Savitri Era of those who adore, Om Sri Aurobindo and The Mother.

Tuesday, August 28, 2007

By denying divine causality, authority and purpose, secular modernism and postmodernism removed the foundation for public morality

As religion declines, crime rises It's no coincidence that lawlessness and violence thrive in secular societies CHARLES MOORE The Daily News
Theories abound as to underlying reasons society's moral fabric is in tatters. Here's one of mine: decline of religious faith. Hordes would disagree with that. But one thing that can't be disputed is that when Christianity had more cultural traction, and most people showed up in church - however hypocritically in some cases - the positive moral influence spilled over into broader culture. Without reference to divine authority, the values-consensus necessary to maintain social order disappears. Moral breakdown in radically secularizing societies is predictable, and inevitable.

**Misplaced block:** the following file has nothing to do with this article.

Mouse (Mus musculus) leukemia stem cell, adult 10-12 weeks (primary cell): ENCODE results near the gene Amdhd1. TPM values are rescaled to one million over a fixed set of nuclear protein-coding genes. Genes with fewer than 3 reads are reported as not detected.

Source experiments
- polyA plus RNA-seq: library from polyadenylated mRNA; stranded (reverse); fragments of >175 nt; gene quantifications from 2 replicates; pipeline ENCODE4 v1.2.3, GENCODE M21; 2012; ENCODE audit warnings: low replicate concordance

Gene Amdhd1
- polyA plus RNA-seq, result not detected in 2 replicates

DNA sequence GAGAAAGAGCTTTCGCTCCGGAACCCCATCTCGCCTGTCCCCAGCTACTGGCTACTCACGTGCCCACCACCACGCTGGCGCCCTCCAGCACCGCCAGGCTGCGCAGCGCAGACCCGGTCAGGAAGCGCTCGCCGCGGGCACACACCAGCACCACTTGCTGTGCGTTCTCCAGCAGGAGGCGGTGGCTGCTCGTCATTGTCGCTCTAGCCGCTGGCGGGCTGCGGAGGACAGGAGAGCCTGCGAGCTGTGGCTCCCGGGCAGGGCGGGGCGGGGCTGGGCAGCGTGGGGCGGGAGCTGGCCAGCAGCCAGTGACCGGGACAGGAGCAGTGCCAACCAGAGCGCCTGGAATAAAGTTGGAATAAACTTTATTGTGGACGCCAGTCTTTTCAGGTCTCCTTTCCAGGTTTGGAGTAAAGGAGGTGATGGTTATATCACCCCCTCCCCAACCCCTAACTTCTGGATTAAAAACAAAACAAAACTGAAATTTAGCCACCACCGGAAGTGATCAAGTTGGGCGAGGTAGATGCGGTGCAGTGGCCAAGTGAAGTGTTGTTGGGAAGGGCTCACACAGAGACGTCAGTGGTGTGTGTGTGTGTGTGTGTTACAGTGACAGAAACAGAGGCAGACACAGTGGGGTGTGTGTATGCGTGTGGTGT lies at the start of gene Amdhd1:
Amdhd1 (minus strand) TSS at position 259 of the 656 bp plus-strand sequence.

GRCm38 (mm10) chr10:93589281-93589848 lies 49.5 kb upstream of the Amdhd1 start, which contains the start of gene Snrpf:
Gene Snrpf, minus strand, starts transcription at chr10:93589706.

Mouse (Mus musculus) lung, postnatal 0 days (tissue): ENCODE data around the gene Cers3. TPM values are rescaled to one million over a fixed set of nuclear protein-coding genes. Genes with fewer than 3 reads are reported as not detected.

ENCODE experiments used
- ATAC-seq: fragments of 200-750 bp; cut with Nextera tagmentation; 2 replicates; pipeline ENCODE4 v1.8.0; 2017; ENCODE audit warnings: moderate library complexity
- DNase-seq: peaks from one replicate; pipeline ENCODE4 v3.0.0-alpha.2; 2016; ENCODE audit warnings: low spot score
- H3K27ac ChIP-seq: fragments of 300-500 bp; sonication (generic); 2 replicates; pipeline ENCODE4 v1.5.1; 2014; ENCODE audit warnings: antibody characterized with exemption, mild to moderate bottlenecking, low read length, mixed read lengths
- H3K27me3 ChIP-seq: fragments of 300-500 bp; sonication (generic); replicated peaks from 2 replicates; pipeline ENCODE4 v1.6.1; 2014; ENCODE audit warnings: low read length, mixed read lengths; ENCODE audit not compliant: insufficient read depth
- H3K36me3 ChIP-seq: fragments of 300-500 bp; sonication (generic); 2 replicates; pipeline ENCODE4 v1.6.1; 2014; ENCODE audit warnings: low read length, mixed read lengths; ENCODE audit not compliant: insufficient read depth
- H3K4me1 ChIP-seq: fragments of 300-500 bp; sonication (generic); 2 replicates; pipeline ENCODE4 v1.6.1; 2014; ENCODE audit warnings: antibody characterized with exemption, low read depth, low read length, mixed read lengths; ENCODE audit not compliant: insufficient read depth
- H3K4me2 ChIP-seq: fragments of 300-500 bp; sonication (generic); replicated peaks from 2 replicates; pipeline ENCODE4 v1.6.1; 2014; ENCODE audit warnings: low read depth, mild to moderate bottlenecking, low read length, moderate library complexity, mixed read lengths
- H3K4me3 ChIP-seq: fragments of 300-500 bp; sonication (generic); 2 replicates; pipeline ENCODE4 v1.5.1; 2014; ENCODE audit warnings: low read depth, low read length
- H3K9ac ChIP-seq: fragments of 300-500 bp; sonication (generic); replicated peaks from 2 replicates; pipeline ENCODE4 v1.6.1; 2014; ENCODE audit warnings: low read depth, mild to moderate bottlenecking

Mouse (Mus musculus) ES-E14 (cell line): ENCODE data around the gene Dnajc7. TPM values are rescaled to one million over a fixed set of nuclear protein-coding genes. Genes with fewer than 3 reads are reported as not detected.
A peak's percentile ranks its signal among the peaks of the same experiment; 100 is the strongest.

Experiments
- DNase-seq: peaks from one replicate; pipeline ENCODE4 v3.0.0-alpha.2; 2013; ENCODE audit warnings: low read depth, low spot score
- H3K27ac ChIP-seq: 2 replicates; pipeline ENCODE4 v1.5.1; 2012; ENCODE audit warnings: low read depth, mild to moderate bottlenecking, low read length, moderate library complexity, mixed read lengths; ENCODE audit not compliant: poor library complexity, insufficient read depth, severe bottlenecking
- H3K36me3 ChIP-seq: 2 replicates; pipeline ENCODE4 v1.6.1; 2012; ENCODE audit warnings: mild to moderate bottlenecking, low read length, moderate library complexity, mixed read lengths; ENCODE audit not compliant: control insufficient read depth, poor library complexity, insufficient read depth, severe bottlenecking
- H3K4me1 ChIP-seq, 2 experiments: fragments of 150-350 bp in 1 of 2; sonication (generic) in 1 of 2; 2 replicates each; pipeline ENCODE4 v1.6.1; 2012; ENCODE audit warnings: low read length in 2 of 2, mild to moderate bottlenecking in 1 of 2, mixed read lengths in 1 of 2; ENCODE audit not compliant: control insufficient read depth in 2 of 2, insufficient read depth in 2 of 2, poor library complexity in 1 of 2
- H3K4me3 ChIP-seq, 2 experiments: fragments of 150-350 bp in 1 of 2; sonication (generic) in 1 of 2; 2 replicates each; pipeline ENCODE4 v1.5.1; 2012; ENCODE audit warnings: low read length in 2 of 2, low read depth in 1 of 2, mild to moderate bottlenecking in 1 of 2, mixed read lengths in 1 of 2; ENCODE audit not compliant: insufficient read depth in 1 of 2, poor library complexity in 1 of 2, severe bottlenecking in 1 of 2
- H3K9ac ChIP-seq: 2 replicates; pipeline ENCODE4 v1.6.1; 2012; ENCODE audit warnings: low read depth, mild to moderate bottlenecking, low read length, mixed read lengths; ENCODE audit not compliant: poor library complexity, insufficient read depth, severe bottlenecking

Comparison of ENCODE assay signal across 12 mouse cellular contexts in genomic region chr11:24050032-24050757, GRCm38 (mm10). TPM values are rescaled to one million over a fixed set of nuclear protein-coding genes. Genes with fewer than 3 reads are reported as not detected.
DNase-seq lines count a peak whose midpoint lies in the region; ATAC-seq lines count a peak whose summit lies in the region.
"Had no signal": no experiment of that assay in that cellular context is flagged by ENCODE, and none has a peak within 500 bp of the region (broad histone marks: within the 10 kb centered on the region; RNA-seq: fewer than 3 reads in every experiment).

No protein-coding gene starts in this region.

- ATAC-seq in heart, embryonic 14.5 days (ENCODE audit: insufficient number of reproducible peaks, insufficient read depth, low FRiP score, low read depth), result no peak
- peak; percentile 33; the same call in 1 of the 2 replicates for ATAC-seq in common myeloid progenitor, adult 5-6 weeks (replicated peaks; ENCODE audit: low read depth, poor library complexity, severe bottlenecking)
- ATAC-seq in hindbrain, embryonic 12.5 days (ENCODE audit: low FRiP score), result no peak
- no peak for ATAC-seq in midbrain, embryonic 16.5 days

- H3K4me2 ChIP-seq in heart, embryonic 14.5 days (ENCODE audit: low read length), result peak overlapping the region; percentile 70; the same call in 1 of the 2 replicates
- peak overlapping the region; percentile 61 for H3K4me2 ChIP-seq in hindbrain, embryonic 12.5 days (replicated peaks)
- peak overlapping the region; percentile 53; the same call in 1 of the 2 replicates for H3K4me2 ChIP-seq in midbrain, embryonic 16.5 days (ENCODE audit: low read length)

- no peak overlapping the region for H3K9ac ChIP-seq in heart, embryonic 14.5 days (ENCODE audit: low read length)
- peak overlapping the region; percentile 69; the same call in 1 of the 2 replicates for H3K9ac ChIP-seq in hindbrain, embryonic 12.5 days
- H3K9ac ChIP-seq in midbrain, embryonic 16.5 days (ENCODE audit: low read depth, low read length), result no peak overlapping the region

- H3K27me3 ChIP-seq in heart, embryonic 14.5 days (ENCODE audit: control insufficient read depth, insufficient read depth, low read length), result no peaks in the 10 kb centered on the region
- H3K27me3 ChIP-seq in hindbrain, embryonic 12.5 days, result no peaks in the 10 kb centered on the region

To be sure, through the past two Western millennia, a majority have probably never been more than nominally Christian. But whether or not they personally attempted to live by Christian moral standards, until very recently nearly everyone assented to those precepts as the benchmark by which right and wrong can be tested and measured. And most believed in some sort of ultimate accountability. The survival of civilization rests on this dynamic.
By denying divine causality, authority and purpose, secular modernism and postmodernism removed the foundation for public morality, leaving maintenance of social order dependent upon the residual moral capital of the Christian era. By the late 20th century, that momentum had pretty much spooled down. We witness the consequences every day on newspaper pages and TV screens.
cwmoore@gmx.netCharles W. Moore is a Nova Scotian freelance writer and editor whose articles, features, and commentaries have appeared in more than 40 magazines and newspapers in Canada, the U.S., the U.K., and Australia.

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